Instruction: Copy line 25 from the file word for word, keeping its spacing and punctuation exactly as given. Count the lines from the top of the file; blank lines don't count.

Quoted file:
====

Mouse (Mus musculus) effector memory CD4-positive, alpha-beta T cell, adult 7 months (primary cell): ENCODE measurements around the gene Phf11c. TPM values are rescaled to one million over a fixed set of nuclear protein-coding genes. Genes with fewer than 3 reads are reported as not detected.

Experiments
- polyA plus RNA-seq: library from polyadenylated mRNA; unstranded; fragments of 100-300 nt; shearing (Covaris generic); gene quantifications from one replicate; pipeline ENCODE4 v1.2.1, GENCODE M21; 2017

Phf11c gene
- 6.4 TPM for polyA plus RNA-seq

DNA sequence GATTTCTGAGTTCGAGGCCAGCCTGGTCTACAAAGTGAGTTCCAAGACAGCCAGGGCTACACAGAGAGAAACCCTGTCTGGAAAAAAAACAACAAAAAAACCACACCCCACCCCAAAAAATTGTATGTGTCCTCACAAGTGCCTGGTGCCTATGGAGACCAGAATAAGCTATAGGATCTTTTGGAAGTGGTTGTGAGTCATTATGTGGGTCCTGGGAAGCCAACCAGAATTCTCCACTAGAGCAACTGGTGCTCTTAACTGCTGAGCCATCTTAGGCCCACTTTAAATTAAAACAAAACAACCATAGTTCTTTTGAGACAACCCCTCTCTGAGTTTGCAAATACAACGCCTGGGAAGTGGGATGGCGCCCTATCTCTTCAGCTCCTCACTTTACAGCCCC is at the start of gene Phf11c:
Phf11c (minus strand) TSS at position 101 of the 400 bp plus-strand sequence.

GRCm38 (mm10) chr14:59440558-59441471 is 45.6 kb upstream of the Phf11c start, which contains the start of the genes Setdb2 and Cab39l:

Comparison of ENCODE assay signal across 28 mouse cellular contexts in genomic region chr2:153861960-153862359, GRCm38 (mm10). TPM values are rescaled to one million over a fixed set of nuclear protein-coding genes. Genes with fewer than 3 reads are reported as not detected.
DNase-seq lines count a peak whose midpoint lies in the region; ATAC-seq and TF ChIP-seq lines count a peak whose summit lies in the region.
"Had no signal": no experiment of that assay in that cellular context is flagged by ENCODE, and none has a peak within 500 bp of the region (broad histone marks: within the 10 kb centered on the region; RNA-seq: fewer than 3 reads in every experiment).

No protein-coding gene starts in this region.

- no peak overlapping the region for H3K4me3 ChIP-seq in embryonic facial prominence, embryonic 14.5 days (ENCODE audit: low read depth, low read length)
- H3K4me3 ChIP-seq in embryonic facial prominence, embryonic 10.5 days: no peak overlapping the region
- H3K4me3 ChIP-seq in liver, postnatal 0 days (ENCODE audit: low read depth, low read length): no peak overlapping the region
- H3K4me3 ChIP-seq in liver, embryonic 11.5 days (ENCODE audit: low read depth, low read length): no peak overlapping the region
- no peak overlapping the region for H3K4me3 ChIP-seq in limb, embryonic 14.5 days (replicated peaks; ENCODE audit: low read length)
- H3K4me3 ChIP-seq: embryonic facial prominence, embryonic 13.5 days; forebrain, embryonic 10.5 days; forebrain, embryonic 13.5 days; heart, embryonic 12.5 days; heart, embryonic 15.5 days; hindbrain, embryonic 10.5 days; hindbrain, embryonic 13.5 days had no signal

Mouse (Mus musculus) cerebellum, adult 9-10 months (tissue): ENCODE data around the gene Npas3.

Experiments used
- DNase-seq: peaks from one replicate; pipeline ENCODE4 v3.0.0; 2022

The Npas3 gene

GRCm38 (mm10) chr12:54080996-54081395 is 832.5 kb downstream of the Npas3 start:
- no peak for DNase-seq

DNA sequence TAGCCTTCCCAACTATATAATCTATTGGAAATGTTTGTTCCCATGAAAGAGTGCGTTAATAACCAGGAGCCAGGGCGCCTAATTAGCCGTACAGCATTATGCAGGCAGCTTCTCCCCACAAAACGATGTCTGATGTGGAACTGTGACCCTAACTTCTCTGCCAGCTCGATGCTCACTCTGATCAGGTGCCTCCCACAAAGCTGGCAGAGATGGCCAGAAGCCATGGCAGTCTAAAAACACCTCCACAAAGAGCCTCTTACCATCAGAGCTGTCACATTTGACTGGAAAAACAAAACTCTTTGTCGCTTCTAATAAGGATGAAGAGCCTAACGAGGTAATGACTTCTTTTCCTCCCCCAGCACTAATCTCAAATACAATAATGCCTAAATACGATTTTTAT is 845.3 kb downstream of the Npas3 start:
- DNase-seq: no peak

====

DNA sequence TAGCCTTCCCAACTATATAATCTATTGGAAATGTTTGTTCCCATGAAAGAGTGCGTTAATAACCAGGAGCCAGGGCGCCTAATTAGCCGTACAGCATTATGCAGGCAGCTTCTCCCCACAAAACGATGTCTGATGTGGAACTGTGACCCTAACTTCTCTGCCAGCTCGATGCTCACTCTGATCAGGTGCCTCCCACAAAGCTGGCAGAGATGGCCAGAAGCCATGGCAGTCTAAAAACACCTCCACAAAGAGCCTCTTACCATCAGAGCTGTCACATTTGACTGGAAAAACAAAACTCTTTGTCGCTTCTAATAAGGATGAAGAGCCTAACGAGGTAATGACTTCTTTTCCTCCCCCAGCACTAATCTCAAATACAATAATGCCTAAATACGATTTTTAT is 845.3 kb downstream of the Npas3 start: